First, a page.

Source: New Zealand Government
The Government is delivering on its promise to reform the Resource Management system based on the comprehensive review carried out last year.
The Resource Management Act 1991 (RMA) will be repealed and replaced with new laws this parliamentary term, Environment Minister David Parker confirmed today.
The three new Acts will be the:
- Natural and Built Environments Act (NBA) to provide for land use and environmental regulation (this would be the primary replacement for the RMA)
- Strategic Planning Act (SPA) to integrate with other legislation relevant to development, and require long-term regional spatial strategies
- Climate Change Adaptation Act (CAA) to address complex issues associated with managed retreat and funding and financing adaptation.
“Urban areas are struggling to keep pace with population growth and the need for affordable housing. Water quality is deteriorating, biodiversity is diminishing and there is an urgent need to reduce carbon emissions and adapt to climate change,” David Parker said.
“The new laws will improve the natural environment, enable more development within environmental limits, provide an effective role for Māori, and improve housing supply and affordability.
“Planning processes will be simplified and costs and times reduced,” he said.
Other key changes include stronger national direction and one single combined plan per region. And there will be more focus on natural environmental outcomes and less on subjective amenity matters that favour the status quo. Better urban design will be pursued.
The reform follows the review of New Zealand’s resource management system led by former Appeal Court Judge Tony Randerson and published in July 2020. Reform has been called for over the last decade, including by the Productivity Commission, the Waitangi Tribunal, LGNZ, EDS, the Property Council, Infrastructure NZ and the Northern EMA.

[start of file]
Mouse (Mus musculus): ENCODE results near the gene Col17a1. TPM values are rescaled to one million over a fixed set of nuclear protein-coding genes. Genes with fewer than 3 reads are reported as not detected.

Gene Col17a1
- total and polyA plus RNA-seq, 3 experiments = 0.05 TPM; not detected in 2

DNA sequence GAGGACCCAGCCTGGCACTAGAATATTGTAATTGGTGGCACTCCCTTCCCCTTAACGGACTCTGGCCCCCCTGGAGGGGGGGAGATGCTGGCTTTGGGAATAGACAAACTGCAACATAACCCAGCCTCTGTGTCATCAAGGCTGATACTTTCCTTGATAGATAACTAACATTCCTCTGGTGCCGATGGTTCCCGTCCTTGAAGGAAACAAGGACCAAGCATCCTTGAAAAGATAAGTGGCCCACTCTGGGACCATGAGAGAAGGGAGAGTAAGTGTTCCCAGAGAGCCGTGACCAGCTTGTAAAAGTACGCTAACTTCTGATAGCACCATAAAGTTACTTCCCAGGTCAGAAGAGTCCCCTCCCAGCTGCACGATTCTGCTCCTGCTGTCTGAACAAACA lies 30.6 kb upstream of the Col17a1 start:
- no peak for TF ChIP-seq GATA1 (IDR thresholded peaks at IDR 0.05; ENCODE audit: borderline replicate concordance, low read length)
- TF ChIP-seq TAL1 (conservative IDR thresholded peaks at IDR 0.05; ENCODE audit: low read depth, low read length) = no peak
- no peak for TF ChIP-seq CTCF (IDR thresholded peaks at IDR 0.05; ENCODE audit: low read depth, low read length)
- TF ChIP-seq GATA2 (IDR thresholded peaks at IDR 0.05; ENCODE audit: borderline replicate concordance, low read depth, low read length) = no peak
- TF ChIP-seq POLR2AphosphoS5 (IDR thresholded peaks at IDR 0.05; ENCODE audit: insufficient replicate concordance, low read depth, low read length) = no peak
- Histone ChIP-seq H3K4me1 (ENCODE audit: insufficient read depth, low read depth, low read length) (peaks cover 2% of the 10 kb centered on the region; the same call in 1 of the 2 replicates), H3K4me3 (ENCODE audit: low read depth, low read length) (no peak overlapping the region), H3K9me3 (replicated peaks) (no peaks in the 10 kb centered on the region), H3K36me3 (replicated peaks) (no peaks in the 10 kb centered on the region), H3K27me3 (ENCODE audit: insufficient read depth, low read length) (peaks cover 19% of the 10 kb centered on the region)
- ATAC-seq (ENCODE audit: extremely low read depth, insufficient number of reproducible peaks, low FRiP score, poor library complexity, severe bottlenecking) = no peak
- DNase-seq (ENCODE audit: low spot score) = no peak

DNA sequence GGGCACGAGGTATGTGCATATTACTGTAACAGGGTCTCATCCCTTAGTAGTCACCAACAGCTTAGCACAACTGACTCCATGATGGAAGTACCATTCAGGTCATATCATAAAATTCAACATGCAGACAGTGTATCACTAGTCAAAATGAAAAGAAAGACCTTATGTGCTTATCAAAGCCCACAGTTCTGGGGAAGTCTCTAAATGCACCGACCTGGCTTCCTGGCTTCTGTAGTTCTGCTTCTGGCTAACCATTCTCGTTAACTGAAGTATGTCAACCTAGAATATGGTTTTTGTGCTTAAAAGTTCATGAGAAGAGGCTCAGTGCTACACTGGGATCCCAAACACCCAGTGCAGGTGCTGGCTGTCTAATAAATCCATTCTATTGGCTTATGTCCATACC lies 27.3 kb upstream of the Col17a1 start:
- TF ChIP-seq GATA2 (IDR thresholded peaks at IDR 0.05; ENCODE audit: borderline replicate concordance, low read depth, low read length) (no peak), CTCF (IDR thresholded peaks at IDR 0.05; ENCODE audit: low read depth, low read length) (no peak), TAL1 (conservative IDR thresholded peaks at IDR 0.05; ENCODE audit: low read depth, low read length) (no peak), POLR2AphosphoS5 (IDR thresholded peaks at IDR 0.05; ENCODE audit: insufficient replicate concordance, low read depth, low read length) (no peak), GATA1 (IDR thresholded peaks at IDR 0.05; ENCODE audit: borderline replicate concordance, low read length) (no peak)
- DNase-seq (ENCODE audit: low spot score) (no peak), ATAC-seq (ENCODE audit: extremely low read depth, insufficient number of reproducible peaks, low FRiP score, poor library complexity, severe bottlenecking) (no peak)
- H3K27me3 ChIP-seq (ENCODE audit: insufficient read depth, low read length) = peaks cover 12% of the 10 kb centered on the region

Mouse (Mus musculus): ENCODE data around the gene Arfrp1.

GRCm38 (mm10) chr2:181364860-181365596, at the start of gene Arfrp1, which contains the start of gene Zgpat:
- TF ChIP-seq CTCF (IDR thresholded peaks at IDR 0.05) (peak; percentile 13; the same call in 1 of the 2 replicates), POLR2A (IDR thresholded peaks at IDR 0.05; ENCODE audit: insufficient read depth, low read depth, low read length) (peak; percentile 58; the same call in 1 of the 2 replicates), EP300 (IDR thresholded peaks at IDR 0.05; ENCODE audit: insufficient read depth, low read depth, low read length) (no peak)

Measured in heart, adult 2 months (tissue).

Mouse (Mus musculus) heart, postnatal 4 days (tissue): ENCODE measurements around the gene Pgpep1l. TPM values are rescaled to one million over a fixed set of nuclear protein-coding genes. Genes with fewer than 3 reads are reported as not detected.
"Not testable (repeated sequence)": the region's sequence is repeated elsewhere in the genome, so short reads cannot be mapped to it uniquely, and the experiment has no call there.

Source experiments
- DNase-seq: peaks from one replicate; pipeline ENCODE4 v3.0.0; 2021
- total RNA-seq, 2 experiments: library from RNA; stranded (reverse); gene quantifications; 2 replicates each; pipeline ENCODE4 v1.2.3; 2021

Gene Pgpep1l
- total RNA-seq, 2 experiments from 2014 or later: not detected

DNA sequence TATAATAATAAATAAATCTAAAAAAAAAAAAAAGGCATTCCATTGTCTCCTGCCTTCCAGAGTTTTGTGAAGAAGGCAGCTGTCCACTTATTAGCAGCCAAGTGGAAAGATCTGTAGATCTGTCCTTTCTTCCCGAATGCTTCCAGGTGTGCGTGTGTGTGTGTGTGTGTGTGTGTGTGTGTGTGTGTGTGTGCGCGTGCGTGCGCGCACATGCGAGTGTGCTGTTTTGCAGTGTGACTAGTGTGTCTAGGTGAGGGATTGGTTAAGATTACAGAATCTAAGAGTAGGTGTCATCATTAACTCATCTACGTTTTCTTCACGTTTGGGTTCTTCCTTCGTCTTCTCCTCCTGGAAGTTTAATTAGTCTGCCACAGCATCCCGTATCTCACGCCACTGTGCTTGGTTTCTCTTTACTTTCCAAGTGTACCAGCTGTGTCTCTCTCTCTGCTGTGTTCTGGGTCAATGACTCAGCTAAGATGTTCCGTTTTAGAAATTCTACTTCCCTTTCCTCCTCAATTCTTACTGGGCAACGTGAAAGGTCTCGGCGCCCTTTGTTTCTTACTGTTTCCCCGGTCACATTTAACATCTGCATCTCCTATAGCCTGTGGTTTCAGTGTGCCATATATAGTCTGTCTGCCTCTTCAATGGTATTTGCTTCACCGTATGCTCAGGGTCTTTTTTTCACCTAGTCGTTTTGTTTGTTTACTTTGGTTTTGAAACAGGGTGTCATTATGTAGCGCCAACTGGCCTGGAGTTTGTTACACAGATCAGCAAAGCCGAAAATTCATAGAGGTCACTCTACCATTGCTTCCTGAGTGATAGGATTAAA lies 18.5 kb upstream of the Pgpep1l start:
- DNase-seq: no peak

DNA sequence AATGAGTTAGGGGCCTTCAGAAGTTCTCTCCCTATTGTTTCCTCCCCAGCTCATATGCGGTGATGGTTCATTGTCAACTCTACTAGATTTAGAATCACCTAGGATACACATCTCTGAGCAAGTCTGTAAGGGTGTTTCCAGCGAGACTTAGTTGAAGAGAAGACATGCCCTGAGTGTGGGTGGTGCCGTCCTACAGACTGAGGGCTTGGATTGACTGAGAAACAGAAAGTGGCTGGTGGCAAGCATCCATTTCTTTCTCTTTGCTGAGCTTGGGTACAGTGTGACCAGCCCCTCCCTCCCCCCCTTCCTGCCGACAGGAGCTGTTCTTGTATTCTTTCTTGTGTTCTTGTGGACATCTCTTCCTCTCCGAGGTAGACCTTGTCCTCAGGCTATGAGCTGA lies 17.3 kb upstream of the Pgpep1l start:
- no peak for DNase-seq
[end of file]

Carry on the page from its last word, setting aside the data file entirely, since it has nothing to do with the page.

Under the NBA there will be a mandatory set of national policies and standards to support the natural environmental limits, outcomes and targets specified in the new law. These will be incorporated into combined regional plans prepared by local and central government and mana whenua.
“The existing 100-plus RMA council planning documents will be reduced to about 14.”
The Strategic Planning Act will integrate functions under the RMA, Local Government Act 2002, Land Transport Management Act 2003 and the Climate Change Response Act 2002 to enable clearer and more efficient decision-making and investment.
“New spatial strategies will enable regions to plan for the wellbeing of future generations, ensuring development and infrastructure occurs in the right places at the right times.”
The CAA responding to the effects of climate change will be progressed by Climate Change Minister James Shaw.
David Parker said secure, healthy and affordable housing is at the heart of the wellbeing of New Zealand families but that it is no longer a reality for many New Zealanders.
“Urban areas hold 86 per cent of our population and experience 99 per cent of our population growth. Instead of allowing cities to respond to population growth sustainably, poor quality and restrictive planning has contributed to a lack of certainty and unaffordable housing.
“Housing problems are a complex mix of demand, costs, financing, capacity and supply and there is no silver bullet. This reform will help by improving how central and local government plan for housing and urban development. This includes better coordination of future infrastructure with land use, development and urban growth.”
These changes will build on the National Policy Statement for Urban Development released last year that directs councils to make room for growth both ‘up’ and ‘out’.
David Parker said the National and Built Environments Act, as the core piece of legislation replacing the RMA, will be progressed first.
“Given its significance and complexity, a special select committee inquiry will consider an exposure draft of the NBA Bill from mid-year. This will include the most important elements of the legislation, including the replacement of Part 2 of the RMA.
“I expect that the complete NBA and the SPA will be formally introduced into Parliament by the end of 2021, with the NBA passed by the end of 2022,” he said.
The Government is working with a collective of pan Māori entities on key elements of the NBA including the strengthened recognition of tikanga Māori and Te Tiriti o Waitangi. Continued engagement with local government will also be crucial.
More information about the reform is available on the Ministry for the Environment’s website.